Hello, how are you?
This post is to celebrate the mark of 1 million views that the blog reached in the last month. Below you will find a free mini book about project security.
We are very excited to celebrate this milestone, all the 300+ post writers of the blog(cof cof cof) cannot wait for the party:
Ok… We will do the celebration in another day.
Today we will talk about security. Not only environment security, but how can we create a secure code. This post is what I call of: “Mini Book”. This post will not be published as a book, but it does not have a few pages like other posts.
It is easy to hear about a hacker attack in the news, but we do not take a time to think about security measures to our systems.
A project that has a code with good security practices and a production environment that is safe and fast to respond a hacker attack should be a requirement for every project. We need to be sure that our code is following good security practices; it is fundamental that our production environment is protected and ready to react when a hacker attacks our project.
PS.: I will not create a PDF version of this post. I have invested several hours planning, writing, formatting and translating this post. I do not have enough time to create a PDF or any other file format version of this post. This Mini Book will be available on-line only.
What you will see here:
- Page 02: What are the foundations of security?
- Page 03: Who will access our project?
- Page 04: A good hacker always will have time
- Watch out for the returned information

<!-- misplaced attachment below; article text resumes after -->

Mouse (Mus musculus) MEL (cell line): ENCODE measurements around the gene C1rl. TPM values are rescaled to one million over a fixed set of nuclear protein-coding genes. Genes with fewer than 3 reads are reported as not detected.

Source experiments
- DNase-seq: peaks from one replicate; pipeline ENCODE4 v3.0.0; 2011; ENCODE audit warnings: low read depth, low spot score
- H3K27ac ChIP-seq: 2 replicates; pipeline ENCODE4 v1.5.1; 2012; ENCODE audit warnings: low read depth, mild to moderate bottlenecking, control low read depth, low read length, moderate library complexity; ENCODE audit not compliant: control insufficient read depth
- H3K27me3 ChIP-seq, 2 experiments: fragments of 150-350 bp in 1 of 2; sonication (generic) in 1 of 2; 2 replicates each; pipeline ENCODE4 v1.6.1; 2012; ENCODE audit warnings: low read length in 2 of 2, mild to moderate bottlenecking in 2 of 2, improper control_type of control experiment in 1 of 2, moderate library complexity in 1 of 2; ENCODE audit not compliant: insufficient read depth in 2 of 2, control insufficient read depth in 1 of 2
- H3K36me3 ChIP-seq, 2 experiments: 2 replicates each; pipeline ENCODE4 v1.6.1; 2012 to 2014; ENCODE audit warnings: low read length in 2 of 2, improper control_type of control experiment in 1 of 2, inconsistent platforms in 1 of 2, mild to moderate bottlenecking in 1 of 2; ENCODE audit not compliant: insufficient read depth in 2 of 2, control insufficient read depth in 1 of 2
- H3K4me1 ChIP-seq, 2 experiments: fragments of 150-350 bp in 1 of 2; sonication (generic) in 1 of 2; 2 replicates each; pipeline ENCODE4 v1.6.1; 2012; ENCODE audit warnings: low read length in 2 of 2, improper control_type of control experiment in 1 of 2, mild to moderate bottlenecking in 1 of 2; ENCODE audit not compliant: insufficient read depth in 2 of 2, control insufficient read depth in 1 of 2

- Watch out for the size of the returned message
- Firewall/SSL does no magic
- Page 05: Attack types and suggestion prevent/handle them
- SQL Injection
- JPQL Injection and HQL Injection
- Cross-site scripting (XSS)
- Brute Force Attack
- Man in the middle
- XPath Injection
- LDAP Injection
- DoS or DDoS
- Slow DoS
- Page 06: Protect your data
- Protecting the incoming data
- Protecting the outgoing data
- Page 07: The “Client Side”
- URL tips
- Technical Tests
- Page 08: Validation
- Data validation
- Be careful with uploaded files
- Page 09: Always start with the lowest privilege
- Page 10: Handle all project exceptions
- Page 11: Watch out for third party libraries
- Page 12: System versions
- Page 13: Pay attention to the log
- Page 14: Add layers to your project
- Page 15: Comments in code are not always healthy
- Page 16: Always do a Code Validation
- Page 17: Create a Checklist
- Page 18: IT Staff
- Data leaking
- Be careful with your code
- Fired Employee
- Code Review / Pair Programming
- Defining a terminology
- Page 19: Handle the passwords correctly
- Page 20: Good practices to handle user requests
- Hide the buttons/links, but protect the code
- Know your user needs
- Always hide
- Page 21: Security Policies
- Page 22: Be careful with errors in the code/frameworks
- Do not expose the technologies
- Do not mix the types
- Use brackets in the Ifs
- Integer and Floating
- Defensive programming
I am not an expert in the security subject; I am sharing what I learned by reading books or in the places that I have worked.
Let us begin.